Every so often when ministers are considering a policy, they send a little kite up to see how it’s received. Sometimes it gets hit by a lightning bolt of fury from a party’s target voters, and is never heard of again. Sometimes it flutters about and no-one plays a blind bit of notice. And sometimes the kite gets rapturous applause. There seems to be a mixed response to the kite flown today that people with anxiety and depression could be forced to have a talking therapy such as cognitive behavioural therapy or risk losing their benefits.
On the one hand, it’s welcome that ministers want to help people with mental health conditions that can be managed so that someone can go back to work. Unemployment is hardly conducive to good self-esteem and strong mental health. On the other, it’s pretty darn difficult to force someone to take any treatment at all, not to mention unethical. Health Select Committee chair Sarah Wollaston doesn’t like it for that reason:
.@IsabelHardman Fundamentally flawed as incompatible with principle of consent to treatment & impossible to implement. Needs correcting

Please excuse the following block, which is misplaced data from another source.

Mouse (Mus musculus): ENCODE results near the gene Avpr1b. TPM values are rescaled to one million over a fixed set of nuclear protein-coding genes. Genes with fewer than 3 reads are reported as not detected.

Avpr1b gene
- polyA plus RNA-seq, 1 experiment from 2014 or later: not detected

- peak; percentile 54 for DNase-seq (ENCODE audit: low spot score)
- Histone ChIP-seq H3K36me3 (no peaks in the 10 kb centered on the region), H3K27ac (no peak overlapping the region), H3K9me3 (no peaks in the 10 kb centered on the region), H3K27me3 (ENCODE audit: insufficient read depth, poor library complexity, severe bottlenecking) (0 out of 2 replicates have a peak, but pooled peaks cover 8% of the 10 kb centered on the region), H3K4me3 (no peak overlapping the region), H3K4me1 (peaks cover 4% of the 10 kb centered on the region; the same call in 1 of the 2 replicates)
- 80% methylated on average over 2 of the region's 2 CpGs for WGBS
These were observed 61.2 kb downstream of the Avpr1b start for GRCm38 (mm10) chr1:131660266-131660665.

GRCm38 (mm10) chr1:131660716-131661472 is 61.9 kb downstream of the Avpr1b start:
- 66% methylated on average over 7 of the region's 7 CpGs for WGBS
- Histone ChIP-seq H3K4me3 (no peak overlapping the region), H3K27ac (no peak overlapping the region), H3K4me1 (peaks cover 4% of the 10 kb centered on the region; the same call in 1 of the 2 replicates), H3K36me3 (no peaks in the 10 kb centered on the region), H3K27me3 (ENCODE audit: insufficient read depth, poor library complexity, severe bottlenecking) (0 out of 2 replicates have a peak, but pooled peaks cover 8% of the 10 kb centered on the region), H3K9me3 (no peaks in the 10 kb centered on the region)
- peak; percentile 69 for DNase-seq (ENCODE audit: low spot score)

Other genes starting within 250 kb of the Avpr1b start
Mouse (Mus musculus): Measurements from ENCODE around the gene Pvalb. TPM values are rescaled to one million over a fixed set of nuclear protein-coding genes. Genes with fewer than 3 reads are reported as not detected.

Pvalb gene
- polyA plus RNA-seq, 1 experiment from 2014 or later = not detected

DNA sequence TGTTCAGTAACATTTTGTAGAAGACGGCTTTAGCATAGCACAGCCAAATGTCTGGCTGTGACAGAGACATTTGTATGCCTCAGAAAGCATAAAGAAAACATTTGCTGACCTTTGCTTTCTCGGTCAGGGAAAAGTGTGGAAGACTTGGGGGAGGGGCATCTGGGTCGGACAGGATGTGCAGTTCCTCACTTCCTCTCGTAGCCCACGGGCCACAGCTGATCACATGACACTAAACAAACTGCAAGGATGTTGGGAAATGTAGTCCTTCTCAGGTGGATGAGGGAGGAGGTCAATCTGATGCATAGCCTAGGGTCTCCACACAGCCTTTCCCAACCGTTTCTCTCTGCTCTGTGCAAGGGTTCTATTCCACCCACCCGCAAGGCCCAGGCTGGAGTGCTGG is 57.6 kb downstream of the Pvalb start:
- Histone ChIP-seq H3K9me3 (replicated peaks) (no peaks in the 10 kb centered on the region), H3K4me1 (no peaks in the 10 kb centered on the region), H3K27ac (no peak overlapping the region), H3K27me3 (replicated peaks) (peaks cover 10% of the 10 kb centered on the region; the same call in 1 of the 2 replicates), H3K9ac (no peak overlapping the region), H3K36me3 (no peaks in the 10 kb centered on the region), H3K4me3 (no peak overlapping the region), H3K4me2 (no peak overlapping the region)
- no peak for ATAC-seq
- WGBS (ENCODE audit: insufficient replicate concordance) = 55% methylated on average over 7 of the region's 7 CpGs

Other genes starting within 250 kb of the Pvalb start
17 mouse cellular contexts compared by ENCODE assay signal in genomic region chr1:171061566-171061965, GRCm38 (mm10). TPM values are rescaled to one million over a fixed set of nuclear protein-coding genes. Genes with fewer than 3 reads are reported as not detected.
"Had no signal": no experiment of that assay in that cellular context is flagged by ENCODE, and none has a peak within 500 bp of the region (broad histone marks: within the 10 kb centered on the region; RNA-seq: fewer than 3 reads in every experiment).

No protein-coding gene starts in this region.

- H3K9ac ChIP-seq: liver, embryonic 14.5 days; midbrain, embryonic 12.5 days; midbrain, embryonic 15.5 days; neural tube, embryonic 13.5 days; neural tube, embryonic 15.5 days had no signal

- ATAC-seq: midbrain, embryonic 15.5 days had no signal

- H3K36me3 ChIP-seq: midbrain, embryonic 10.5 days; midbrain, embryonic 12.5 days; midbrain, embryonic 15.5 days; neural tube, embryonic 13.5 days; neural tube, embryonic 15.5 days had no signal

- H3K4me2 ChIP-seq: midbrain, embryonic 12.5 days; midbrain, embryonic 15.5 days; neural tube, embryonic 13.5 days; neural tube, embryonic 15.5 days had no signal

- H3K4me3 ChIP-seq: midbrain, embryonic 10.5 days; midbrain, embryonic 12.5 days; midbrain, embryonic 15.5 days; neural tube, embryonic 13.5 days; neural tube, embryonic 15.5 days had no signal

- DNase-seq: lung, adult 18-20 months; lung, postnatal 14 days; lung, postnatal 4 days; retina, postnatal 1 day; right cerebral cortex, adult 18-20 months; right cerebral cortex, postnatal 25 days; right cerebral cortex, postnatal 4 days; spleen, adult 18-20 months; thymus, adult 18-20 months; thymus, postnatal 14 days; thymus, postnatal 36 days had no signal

— Sarah Wollaston MP (@drwollastonmp) July 13, 2014
But there’s another point that’s worth considering, which is that talking therapies often have very long waiting lists. This policy would perhaps make more sense were talking therapies so readily available that anyone could ask for them and find themselves in a consulting room or talking to a therapist over the phone within days. But that is not the case, and is not anywhere near the case, either. Mind, the mental health charity, estimates that one in 10 patients waits longer than a year to receive psychological treatment. There is no suggestion in today’s kite that incorporating talking therapies as mandatory element of the work programme would include investment in increasing the availability of those treatments.